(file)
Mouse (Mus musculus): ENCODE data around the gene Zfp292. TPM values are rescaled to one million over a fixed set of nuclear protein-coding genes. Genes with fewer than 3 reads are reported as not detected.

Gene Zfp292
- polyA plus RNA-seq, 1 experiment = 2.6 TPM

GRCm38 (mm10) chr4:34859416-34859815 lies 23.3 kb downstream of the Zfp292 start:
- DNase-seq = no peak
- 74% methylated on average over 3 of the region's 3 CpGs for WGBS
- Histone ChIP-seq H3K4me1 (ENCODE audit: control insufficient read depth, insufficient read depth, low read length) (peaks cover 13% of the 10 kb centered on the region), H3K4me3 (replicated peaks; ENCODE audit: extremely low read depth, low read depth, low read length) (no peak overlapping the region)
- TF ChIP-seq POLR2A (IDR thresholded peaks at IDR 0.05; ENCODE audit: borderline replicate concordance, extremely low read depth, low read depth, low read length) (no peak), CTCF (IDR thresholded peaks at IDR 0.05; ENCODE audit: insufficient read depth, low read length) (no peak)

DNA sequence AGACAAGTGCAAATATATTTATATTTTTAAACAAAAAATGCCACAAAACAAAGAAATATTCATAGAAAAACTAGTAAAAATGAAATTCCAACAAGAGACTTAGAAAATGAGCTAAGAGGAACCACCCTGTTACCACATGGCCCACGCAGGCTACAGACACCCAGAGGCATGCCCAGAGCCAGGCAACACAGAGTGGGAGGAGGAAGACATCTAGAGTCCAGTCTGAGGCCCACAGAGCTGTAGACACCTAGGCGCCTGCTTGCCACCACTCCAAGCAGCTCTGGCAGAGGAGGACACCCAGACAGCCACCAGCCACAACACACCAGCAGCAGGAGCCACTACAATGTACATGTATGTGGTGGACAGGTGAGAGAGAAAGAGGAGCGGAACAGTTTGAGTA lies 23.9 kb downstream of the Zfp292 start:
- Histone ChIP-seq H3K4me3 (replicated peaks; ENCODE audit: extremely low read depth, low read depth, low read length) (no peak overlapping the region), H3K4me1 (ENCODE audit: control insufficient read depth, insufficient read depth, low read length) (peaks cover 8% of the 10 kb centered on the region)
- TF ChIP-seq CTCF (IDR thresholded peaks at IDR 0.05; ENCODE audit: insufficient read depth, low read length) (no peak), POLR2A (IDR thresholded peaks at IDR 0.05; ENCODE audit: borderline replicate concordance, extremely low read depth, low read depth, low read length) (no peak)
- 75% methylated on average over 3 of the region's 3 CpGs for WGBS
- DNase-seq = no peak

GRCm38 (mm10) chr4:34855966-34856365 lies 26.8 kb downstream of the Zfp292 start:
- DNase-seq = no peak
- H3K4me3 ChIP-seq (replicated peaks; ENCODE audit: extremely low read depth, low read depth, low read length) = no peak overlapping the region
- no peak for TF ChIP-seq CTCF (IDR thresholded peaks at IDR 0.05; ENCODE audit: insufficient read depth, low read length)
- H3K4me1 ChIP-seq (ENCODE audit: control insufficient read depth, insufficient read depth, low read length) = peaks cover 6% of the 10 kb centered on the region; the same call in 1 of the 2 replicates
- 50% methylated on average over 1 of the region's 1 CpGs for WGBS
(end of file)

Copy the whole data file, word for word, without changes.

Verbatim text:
Mouse (Mus musculus): ENCODE data around the gene Zfp292. TPM values are rescaled to one million over a fixed set of nuclear protein-coding genes. Genes with fewer than 3 reads are reported as not detected.

Gene Zfp292
- polyA plus RNA-seq, 1 experiment = 2.6 TPM

GRCm38 (mm10) chr4:34859416-34859815 lies 23.3 kb downstream of the Zfp292 start:
- DNase-seq = no peak
- 74% methylated on average over 3 of the region's 3 CpGs for WGBS
- Histone ChIP-seq H3K4me1 (ENCODE audit: control insufficient read depth, insufficient read depth, low read length) (peaks cover 13% of the 10 kb centered on the region), H3K4me3 (replicated peaks; ENCODE audit: extremely low read depth, low read depth, low read length) (no peak overlapping the region)
- TF ChIP-seq POLR2A (IDR thresholded peaks at IDR 0.05; ENCODE audit: borderline replicate concordance, extremely low read depth, low read depth, low read length) (no peak), CTCF (IDR thresholded peaks at IDR 0.05; ENCODE audit: insufficient read depth, low read length) (no peak)

DNA sequence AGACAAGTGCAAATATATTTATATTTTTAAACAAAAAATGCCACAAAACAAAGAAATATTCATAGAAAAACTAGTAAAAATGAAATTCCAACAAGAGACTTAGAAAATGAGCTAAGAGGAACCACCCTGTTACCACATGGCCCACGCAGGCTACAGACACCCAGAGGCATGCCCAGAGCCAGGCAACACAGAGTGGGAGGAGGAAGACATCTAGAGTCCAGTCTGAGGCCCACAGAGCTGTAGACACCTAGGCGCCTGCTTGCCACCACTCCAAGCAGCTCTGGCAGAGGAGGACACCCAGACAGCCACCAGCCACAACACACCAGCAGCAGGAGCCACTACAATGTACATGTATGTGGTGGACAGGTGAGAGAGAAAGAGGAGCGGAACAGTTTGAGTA lies 23.9 kb downstream of the Zfp292 start:
- Histone ChIP-seq H3K4me3 (replicated peaks; ENCODE audit: extremely low read depth, low read depth, low read length) (no peak overlapping the region), H3K4me1 (ENCODE audit: control insufficient read depth, insufficient read depth, low read length) (peaks cover 8% of the 10 kb centered on the region)
- TF ChIP-seq CTCF (IDR thresholded peaks at IDR 0.05; ENCODE audit: insufficient read depth, low read length) (no peak), POLR2A (IDR thresholded peaks at IDR 0.05; ENCODE audit: borderline replicate concordance, extremely low read depth, low read depth, low read length) (no peak)
- 75% methylated on average over 3 of the region's 3 CpGs for WGBS
- DNase-seq = no peak

GRCm38 (mm10) chr4:34855966-34856365 lies 26.8 kb downstream of the Zfp292 start:
- DNase-seq = no peak
- H3K4me3 ChIP-seq (replicated peaks; ENCODE audit: extremely low read depth, low read depth, low read length) = no peak overlapping the region
- no peak for TF ChIP-seq CTCF (IDR thresholded peaks at IDR 0.05; ENCODE audit: insufficient read depth, low read length)
- H3K4me1 ChIP-seq (ENCODE audit: control insufficient read depth, insufficient read depth, low read length) = peaks cover 6% of the 10 kb centered on the region; the same call in 1 of the 2 replicates
- 50% methylated on average over 1 of the region's 1 CpGs for WGBS